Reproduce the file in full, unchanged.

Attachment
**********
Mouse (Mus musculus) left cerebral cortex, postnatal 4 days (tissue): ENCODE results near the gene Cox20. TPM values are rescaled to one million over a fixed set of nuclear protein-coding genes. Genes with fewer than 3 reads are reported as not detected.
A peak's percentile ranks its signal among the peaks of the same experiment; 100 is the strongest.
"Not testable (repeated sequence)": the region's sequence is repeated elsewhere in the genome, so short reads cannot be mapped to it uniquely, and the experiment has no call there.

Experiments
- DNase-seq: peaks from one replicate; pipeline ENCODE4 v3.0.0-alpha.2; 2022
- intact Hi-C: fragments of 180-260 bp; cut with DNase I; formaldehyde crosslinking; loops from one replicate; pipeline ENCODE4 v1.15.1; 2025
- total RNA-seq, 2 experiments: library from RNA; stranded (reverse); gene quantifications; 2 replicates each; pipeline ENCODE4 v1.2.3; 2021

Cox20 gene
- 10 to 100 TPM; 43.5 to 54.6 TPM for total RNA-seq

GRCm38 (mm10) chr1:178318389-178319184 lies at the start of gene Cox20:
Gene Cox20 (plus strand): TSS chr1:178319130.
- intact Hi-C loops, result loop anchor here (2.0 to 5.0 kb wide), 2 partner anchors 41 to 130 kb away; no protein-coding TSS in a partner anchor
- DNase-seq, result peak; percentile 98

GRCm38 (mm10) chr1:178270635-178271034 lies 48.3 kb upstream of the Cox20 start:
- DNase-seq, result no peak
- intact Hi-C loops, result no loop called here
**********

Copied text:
Mouse (Mus musculus) left cerebral cortex, postnatal 4 days (tissue): ENCODE results near the gene Cox20. TPM values are rescaled to one million over a fixed set of nuclear protein-coding genes. Genes with fewer than 3 reads are reported as not detected.
A peak's percentile ranks its signal among the peaks of the same experiment; 100 is the strongest.
"Not testable (repeated sequence)": the region's sequence is repeated elsewhere in the genome, so short reads cannot be mapped to it uniquely, and the experiment has no call there.

Experiments
- DNase-seq: peaks from one replicate; pipeline ENCODE4 v3.0.0-alpha.2; 2022
- intact Hi-C: fragments of 180-260 bp; cut with DNase I; formaldehyde crosslinking; loops from one replicate; pipeline ENCODE4 v1.15.1; 2025
- total RNA-seq, 2 experiments: library from RNA; stranded (reverse); gene quantifications; 2 replicates each; pipeline ENCODE4 v1.2.3; 2021

Cox20 gene
- 10 to 100 TPM; 43.5 to 54.6 TPM for total RNA-seq

GRCm38 (mm10) chr1:178318389-178319184 lies at the start of gene Cox20:
Gene Cox20 (plus strand): TSS chr1:178319130.
- intact Hi-C loops, result loop anchor here (2.0 to 5.0 kb wide), 2 partner anchors 41 to 130 kb away; no protein-coding TSS in a partner anchor
- DNase-seq, result peak; percentile 98

GRCm38 (mm10) chr1:178270635-178271034 lies 48.3 kb upstream of the Cox20 start:
- DNase-seq, result no peak
- intact Hi-C loops, result no loop called here